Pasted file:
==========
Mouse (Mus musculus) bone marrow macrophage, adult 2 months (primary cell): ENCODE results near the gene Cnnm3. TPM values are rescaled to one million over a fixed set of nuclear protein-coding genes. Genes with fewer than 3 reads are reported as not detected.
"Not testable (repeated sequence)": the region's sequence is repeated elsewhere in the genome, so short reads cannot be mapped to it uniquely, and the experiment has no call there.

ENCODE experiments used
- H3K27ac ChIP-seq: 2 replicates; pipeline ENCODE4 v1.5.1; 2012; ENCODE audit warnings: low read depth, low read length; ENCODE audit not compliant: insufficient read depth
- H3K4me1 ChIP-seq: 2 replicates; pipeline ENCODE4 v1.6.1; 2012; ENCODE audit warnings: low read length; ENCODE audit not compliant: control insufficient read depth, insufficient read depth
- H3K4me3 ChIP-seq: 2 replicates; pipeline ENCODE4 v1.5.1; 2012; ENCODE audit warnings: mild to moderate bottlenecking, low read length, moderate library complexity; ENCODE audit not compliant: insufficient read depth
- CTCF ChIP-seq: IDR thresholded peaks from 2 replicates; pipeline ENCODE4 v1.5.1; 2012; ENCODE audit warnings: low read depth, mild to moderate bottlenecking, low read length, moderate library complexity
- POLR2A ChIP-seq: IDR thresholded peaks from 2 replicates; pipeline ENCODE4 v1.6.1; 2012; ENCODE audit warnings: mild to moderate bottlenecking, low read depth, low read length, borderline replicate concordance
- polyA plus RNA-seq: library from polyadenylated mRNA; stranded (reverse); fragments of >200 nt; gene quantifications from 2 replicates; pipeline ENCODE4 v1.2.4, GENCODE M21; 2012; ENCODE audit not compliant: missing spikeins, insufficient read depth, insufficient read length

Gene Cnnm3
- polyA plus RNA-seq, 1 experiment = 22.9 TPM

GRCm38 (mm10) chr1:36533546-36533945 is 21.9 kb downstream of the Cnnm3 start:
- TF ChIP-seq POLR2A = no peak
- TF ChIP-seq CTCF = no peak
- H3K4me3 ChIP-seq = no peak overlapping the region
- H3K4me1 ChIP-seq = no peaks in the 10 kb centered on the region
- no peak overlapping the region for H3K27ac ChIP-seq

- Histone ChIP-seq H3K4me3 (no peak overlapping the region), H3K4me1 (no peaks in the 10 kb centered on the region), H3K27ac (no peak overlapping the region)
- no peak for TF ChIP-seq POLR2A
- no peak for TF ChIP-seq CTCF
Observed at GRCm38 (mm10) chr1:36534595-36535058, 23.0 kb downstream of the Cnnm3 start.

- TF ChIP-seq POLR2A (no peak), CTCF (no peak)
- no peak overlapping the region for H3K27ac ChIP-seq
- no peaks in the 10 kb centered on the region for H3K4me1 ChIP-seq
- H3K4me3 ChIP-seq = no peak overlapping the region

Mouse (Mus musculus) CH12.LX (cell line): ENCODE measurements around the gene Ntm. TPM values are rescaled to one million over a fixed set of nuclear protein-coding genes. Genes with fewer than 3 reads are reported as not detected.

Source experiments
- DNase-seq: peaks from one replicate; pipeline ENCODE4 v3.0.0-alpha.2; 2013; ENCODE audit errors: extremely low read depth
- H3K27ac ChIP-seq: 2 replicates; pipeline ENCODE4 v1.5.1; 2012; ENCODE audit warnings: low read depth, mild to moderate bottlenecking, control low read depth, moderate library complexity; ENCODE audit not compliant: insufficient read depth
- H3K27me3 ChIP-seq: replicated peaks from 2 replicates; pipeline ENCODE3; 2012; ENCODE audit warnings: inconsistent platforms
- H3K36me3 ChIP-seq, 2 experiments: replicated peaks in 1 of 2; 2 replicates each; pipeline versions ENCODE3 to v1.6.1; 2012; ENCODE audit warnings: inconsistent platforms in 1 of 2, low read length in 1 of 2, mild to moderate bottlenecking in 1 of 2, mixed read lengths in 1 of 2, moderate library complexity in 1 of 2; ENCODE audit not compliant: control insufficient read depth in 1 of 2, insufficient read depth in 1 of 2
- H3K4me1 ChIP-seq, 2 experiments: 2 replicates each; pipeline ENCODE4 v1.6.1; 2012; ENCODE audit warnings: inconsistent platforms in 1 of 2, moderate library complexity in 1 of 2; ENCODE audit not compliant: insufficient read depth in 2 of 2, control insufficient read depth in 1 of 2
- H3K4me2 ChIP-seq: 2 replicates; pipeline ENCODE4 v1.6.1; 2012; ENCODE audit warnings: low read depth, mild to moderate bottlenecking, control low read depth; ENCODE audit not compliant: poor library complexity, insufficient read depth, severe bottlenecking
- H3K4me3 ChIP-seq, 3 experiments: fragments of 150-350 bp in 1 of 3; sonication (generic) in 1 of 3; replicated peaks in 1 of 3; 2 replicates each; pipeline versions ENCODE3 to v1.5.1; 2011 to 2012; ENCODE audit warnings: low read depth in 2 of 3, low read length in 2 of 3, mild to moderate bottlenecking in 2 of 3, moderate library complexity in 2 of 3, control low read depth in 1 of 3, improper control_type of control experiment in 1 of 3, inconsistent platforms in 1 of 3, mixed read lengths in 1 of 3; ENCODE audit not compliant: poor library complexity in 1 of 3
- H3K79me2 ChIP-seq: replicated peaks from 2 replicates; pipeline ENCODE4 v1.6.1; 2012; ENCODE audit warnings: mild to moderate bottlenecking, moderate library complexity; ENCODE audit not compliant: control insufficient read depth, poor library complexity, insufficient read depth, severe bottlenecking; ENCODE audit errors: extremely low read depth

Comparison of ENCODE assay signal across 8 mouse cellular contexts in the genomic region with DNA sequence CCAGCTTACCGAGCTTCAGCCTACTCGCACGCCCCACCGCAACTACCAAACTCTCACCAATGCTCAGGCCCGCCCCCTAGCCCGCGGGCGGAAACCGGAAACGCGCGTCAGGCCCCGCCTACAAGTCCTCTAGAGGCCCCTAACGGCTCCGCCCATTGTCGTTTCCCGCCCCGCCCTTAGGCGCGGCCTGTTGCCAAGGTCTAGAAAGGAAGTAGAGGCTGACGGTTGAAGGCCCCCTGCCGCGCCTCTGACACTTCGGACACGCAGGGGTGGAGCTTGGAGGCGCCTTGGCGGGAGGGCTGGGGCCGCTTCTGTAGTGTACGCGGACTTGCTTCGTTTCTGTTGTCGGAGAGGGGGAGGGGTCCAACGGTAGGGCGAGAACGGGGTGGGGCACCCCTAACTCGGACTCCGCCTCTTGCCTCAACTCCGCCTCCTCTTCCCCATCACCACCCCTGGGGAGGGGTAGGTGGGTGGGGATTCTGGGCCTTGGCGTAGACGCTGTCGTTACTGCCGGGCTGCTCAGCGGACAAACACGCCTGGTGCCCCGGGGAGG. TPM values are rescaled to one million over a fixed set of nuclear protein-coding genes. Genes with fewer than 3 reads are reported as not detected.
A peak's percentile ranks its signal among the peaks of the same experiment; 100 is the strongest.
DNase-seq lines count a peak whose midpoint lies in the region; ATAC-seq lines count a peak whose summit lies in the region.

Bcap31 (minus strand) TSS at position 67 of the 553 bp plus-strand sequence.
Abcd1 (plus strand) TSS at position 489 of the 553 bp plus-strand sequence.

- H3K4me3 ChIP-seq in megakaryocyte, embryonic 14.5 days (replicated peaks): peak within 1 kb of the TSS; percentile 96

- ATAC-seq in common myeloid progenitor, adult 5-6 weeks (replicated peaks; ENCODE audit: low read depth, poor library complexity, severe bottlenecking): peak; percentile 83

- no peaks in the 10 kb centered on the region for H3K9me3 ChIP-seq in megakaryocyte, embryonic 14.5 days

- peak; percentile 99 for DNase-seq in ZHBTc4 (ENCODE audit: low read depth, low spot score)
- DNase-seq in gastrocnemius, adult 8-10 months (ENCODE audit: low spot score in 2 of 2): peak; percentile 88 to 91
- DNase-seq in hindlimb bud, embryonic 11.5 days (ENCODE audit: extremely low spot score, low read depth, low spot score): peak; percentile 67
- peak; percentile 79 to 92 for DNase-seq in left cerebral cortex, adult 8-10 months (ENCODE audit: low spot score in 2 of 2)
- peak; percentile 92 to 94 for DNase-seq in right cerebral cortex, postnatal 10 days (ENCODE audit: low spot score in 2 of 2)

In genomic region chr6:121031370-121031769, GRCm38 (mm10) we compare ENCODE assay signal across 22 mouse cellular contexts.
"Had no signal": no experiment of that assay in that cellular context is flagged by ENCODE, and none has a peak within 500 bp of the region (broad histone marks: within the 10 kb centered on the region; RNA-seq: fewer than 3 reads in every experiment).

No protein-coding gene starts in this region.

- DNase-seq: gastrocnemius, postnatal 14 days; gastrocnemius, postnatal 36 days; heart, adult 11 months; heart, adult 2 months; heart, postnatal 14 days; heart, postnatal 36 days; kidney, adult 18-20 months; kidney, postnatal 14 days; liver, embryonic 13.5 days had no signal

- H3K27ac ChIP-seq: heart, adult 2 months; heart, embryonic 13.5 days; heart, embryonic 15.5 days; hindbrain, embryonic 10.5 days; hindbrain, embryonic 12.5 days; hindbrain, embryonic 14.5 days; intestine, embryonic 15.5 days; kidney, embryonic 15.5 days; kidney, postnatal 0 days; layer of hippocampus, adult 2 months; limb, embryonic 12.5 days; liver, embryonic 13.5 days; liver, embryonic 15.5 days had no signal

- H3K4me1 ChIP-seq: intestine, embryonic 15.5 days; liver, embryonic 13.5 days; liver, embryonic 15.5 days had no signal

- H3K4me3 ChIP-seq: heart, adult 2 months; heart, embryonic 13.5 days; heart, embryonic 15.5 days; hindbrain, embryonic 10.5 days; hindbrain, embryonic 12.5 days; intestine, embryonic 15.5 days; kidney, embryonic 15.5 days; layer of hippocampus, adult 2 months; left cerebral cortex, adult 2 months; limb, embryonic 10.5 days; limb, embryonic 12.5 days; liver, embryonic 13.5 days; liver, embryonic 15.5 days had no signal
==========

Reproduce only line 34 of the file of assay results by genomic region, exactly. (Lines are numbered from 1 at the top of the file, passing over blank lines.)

- H3K4me3 ChIP-seq, 3 experiments: fragments of 150-350 bp in 1 of 3; sonication (generic) in 1 of 3; replicated peaks in 1 of 3; 2 replicates each; pipeline versions ENCODE3 to v1.5.1; 2011 to 2012; ENCODE audit warnings: low read depth in 2 of 3, low read length in 2 of 3, mild to moderate bottlenecking in 2 of 3, moderate library complexity in 2 of 3, control low read depth in 1 of 3, improper control_type of control experiment in 1 of 3, inconsistent platforms in 1 of 3, mixed read lengths in 1 of 3; ENCODE audit not compliant: poor library complexity in 1 of 3